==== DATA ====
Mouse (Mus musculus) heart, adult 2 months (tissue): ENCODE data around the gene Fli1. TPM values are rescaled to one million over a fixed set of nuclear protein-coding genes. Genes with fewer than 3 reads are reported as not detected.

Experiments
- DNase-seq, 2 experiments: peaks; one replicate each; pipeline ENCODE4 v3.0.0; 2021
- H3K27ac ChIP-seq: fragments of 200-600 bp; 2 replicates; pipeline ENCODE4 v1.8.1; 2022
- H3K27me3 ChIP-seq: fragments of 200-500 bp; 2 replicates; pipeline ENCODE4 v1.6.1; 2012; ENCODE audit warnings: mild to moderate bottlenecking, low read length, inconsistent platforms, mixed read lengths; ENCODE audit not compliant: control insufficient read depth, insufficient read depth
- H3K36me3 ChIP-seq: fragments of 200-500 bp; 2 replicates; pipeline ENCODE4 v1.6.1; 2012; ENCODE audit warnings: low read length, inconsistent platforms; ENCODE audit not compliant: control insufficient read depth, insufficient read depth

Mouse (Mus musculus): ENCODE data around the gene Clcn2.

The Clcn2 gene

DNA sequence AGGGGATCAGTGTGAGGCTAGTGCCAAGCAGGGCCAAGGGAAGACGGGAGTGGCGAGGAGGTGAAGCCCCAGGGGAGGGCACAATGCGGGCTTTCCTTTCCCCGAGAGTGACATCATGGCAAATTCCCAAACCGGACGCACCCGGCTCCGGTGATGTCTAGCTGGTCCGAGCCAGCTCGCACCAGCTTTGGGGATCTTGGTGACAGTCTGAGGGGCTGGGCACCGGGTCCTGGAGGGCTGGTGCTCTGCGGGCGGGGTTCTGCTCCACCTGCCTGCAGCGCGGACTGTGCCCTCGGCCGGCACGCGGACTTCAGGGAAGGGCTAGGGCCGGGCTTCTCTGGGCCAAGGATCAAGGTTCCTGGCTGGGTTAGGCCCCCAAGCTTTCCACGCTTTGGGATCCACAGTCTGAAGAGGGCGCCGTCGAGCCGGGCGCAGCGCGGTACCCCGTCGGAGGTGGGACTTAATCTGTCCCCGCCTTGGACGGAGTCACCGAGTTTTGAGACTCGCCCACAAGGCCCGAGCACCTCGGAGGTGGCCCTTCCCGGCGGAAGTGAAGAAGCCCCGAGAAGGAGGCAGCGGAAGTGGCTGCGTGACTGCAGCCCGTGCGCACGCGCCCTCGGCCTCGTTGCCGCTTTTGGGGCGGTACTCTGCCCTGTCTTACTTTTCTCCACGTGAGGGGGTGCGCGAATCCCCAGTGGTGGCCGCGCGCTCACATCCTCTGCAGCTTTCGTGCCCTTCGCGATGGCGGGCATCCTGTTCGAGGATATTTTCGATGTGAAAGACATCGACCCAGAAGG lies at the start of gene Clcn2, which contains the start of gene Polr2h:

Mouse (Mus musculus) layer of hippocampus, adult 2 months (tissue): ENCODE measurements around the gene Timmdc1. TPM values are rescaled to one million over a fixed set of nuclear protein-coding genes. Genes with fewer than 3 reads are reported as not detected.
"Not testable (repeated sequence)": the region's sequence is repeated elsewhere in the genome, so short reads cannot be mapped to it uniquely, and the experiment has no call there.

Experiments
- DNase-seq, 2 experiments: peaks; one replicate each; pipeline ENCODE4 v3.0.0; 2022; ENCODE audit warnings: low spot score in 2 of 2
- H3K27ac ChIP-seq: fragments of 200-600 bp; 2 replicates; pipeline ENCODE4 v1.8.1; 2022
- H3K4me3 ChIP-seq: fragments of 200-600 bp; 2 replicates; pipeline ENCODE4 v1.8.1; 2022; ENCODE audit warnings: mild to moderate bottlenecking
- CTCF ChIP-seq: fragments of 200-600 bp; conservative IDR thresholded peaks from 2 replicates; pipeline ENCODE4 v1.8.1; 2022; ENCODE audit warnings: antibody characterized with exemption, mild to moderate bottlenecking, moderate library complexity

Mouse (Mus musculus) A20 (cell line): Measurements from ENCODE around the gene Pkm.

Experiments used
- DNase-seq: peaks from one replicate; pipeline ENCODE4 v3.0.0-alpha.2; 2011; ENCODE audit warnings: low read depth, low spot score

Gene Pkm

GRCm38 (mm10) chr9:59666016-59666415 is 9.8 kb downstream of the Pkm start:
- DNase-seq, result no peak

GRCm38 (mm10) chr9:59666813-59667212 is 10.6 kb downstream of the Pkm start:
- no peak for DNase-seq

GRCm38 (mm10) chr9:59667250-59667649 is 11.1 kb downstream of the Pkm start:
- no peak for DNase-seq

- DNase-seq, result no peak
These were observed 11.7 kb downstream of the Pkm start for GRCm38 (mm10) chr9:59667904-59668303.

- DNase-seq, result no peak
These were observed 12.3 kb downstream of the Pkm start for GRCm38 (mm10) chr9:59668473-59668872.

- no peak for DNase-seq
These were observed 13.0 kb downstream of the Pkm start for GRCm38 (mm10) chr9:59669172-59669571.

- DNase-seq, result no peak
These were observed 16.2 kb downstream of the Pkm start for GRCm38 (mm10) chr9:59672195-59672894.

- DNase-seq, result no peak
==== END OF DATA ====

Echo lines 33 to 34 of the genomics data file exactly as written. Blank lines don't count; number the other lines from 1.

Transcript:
- DNase-seq, result no peak
These were observed 16.2 kb downstream of the Pkm start for GRCm38 (mm10) chr9:59672195-59672894.